How to build trust
We all know that trust is an important factor in any relationship that is to be sustainable. Trust builds commitment. It builds a bond. Trust is a two-way process. In this blog article we look at what’s necessary to make trust happen.
Let’s start with an incident that I can still vividly remember. In September 2007 I was watching the morning news on TV. It was scary, showing queues of people outside a bank called Northern Rock. These people were customers of this bank, each waiting to withdraw their deposits. In a world before social media, word had quickly spread that this bank had insufficient funds to cover each customers savings. Whether this was true or false, a run on the bank was on. One year later, following the collapse of Lehman Brothers, the financial crisis of 2008 was in full swing. Trust in the financial services industry was at an all time low.
Back in 2007 I was employed at Nationwide Building Society. As now, it was a well-respected financial institution. Nationwide was a brand built on trust. Colleagues told me that, at the same time as people were queuing outside Northern Rock to take money out, there were queues of people outside Nationwide Building Society waiting to put money in. This episode sent me to place where I wanted to learn more about trust, what makes this such an important commodity and how can businesses go on building trust – whether it be customer loyalty or employee retention. Managing the psychological contract at work is key.
My research led me to a book called The Trusted Advisor, co-written by the academic David Maister. This book contains lots of practical advice which is all very helpful. However, for me the centrepiece of this book is Maister’s formula for building trust. This blog article is my interpretation.
I see trust as something you feel. It’s hard to describe but easy to appreciate. Trust is a sensation. It’s personal.
So, for trust to exist between two parties then four elements need to be in place:
Let’s take a look at these one at a time:
Having credibility can be about qualifications and experience. People may be impressed by your university degree, technical expertise or time spent in a particular role. However, credibility runs deeper than this. This is about your presence – not just how you look and appear but what you say and how you say it. Is there congruence between what you say and what you do? Having a ‘say-do’ gap will destroy trust rather than build it.
Being reliable is really important when building trust. Reliability requires us to deliver on our promises. This can be about arriving on time. It could also be about delivering a project on time, on budget and to the right quality.
Although one or two slip-ups may be permissible, repeated failure begins to erode trust. Eventually the credit in one’s emotional bank account runs out.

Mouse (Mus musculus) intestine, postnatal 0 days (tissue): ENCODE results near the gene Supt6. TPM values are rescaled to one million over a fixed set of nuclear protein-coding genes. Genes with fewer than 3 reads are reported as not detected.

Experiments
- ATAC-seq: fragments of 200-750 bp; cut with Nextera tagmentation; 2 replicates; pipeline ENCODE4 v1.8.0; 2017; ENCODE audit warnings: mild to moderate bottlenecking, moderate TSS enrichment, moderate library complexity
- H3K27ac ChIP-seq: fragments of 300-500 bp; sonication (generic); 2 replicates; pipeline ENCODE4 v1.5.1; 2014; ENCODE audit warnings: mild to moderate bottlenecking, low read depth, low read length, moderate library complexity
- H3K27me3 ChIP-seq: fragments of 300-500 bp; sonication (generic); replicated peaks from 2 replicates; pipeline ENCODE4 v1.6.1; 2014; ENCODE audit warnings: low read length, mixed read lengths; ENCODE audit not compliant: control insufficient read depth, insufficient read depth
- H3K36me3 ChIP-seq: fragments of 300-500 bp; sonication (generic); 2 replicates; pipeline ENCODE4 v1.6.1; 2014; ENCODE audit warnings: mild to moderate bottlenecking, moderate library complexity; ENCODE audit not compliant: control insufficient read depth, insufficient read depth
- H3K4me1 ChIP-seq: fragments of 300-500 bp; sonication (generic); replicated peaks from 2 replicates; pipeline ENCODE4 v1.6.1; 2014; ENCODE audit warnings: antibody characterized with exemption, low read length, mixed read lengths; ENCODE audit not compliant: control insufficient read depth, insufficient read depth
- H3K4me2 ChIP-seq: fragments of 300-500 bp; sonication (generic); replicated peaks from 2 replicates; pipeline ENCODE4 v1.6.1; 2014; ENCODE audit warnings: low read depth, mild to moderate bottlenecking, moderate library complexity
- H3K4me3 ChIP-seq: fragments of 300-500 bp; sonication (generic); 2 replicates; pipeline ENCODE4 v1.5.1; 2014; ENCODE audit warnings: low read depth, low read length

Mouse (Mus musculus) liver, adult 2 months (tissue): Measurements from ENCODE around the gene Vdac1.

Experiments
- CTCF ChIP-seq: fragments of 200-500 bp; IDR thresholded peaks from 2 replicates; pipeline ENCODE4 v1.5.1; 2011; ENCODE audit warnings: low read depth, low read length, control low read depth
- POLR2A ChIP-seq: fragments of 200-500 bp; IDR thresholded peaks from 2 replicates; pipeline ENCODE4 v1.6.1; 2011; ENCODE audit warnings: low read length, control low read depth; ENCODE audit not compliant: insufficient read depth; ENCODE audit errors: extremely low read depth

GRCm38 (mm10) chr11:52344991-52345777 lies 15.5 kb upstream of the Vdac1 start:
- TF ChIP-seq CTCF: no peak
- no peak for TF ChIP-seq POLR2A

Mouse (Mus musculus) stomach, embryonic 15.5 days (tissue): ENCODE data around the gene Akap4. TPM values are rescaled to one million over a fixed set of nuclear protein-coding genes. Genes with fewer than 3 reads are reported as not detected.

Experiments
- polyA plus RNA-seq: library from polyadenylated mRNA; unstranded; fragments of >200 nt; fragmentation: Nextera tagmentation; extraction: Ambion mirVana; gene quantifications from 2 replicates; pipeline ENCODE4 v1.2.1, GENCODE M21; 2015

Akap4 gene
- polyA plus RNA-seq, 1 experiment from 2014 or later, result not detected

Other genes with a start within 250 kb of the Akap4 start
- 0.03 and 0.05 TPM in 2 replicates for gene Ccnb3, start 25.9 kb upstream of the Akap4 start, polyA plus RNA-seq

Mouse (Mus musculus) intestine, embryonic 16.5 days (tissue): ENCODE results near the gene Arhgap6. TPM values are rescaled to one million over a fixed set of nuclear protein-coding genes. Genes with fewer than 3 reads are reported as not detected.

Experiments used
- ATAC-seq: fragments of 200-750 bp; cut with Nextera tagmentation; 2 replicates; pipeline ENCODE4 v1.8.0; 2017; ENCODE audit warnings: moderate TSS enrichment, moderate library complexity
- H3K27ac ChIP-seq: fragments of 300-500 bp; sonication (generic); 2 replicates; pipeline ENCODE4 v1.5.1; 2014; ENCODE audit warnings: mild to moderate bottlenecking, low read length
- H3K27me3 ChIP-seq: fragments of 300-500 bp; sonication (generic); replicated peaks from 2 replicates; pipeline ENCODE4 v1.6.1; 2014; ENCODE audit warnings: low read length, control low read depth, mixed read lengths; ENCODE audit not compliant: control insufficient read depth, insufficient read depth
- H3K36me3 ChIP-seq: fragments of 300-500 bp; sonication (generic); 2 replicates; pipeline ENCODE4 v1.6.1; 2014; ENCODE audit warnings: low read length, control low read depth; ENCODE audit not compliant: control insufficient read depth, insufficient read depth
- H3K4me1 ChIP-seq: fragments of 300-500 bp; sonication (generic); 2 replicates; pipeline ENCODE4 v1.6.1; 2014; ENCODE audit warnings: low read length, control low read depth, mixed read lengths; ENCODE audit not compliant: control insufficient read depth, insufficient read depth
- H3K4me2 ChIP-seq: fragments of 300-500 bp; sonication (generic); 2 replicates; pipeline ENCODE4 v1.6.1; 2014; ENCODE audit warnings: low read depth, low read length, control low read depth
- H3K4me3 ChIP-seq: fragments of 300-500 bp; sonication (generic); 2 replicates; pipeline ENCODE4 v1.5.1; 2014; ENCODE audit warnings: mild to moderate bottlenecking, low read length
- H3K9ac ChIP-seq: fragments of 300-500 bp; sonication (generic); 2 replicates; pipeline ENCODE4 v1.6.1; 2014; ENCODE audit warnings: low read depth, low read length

In business, intimacy is very much about how well people (or organisations) know each other. Of course, professional boundaries need to be respected but getting to know each other is really important.
For example, learning about your customers needs will show interest as well as build necessary knowledge. Also, 1:1 meetings offer a fabulous opportunity to learn more about what makes a team member tick. Being remote and distant presents a real challenge – a real risk in today’s modern workplace where hybrid working is becoming more commonplace.
Aggregating credibility, reliability and intimacy may appear at first to be the perfect recipe to build trust. But another factor needs to be present. This factor is focus. This is shown as a divisor in the formula because if not given correctly it will degrade the other factors.
Focus has two elements:
- Focus on self.
- Focus on others.
These elements need to be in balance. For example, too much focus on oneself will lead to selfishness and not caring for others.
I can remember working for a manager who had lots of credibility, was mainly reliable and we had a certain level of intimacy. However, when it came to focus it was all about him.
Alternatively, too much focus on others can be destructive in building and sustaining trust. In my career I have also worked alongside someone who was so supportive and caring they became self-effacing to their own detriment. This can become damaging to their performance and, as a consequence, to our relationship.
To build and sustain trust, focus needs to be in balance.
Trust is said to arrive on foot and leave on horseback. Building trust takes time and effort.
I hope you enjoy using this formula and my interpretation to build trust within your working relationships.
Paul Beesley, senior consultant and director